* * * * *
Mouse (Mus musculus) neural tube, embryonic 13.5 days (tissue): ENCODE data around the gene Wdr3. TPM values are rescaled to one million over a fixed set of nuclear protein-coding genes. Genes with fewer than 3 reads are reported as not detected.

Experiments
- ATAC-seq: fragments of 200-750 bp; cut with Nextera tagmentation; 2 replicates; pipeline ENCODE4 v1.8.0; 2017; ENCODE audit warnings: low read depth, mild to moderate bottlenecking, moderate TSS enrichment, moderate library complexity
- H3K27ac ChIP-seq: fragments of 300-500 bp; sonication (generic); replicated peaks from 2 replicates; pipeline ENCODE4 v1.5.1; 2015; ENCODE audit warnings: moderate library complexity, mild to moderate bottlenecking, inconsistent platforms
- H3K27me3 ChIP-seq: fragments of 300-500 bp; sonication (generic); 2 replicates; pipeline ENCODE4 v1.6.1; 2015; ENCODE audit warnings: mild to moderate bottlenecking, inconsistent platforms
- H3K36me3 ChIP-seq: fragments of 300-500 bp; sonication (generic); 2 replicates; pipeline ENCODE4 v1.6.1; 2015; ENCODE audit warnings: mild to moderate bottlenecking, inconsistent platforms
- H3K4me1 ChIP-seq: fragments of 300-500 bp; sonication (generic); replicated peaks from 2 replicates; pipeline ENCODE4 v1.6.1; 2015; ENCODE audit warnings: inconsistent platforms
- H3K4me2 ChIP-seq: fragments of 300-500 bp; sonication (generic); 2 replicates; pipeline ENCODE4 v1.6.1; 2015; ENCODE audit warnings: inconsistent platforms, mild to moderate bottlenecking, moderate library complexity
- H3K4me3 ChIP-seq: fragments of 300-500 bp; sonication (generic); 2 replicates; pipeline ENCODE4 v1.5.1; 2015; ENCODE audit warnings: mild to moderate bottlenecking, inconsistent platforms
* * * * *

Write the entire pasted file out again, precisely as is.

Mouse (Mus musculus) neural tube, embryonic 13.5 days (tissue): ENCODE data around the gene Wdr3. TPM values are rescaled to one million over a fixed set of nuclear protein-coding genes. Genes with fewer than 3 reads are reported as not detected.

Experiments
- ATAC-seq: fragments of 200-750 bp; cut with Nextera tagmentation; 2 replicates; pipeline ENCODE4 v1.8.0; 2017; ENCODE audit warnings: low read depth, mild to moderate bottlenecking, moderate TSS enrichment, moderate library complexity
- H3K27ac ChIP-seq: fragments of 300-500 bp; sonication (generic); replicated peaks from 2 replicates; pipeline ENCODE4 v1.5.1; 2015; ENCODE audit warnings: moderate library complexity, mild to moderate bottlenecking, inconsistent platforms
- H3K27me3 ChIP-seq: fragments of 300-500 bp; sonication (generic); 2 replicates; pipeline ENCODE4 v1.6.1; 2015; ENCODE audit warnings: mild to moderate bottlenecking, inconsistent platforms
- H3K36me3 ChIP-seq: fragments of 300-500 bp; sonication (generic); 2 replicates; pipeline ENCODE4 v1.6.1; 2015; ENCODE audit warnings: mild to moderate bottlenecking, inconsistent platforms
- H3K4me1 ChIP-seq: fragments of 300-500 bp; sonication (generic); replicated peaks from 2 replicates; pipeline ENCODE4 v1.6.1; 2015; ENCODE audit warnings: inconsistent platforms
- H3K4me2 ChIP-seq: fragments of 300-500 bp; sonication (generic); 2 replicates; pipeline ENCODE4 v1.6.1; 2015; ENCODE audit warnings: inconsistent platforms, mild to moderate bottlenecking, moderate library complexity
- H3K4me3 ChIP-seq: fragments of 300-500 bp; sonication (generic); 2 replicates; pipeline ENCODE4 v1.5.1; 2015; ENCODE audit warnings: mild to moderate bottlenecking, inconsistent platforms